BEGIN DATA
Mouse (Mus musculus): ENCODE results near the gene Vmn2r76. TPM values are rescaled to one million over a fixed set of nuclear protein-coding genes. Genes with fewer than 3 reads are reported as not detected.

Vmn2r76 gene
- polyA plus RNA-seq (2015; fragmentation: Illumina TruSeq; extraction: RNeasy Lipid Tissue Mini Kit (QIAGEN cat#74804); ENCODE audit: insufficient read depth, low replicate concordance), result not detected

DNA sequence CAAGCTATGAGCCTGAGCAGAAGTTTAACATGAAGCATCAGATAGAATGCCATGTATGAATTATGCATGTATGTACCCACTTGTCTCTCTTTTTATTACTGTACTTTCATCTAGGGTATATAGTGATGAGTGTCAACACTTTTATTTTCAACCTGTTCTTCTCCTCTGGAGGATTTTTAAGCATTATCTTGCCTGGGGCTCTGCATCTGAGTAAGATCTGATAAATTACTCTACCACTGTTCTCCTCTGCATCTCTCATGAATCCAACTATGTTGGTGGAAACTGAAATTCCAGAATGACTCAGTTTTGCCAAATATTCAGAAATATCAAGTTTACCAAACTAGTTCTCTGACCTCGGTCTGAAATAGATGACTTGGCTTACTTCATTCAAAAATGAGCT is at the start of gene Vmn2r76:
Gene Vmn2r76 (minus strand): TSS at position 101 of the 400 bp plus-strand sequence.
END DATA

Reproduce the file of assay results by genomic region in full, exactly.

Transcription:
Mouse (Mus musculus): ENCODE results near the gene Vmn2r76. TPM values are rescaled to one million over a fixed set of nuclear protein-coding genes. Genes with fewer than 3 reads are reported as not detected.

Vmn2r76 gene
- polyA plus RNA-seq (2015; fragmentation: Illumina TruSeq; extraction: RNeasy Lipid Tissue Mini Kit (QIAGEN cat#74804); ENCODE audit: insufficient read depth, low replicate concordance), result not detected

DNA sequence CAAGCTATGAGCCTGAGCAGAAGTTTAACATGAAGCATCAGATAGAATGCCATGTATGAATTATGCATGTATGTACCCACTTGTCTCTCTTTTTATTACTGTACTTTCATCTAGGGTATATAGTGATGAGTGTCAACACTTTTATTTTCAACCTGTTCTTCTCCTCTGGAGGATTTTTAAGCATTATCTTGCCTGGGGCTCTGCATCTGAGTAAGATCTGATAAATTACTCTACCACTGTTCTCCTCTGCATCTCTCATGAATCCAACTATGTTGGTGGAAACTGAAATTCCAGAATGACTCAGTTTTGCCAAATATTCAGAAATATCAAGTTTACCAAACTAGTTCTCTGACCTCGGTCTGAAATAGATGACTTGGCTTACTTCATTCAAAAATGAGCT is at the start of gene Vmn2r76:
Gene Vmn2r76 (minus strand): TSS at position 101 of the 400 bp plus-strand sequence.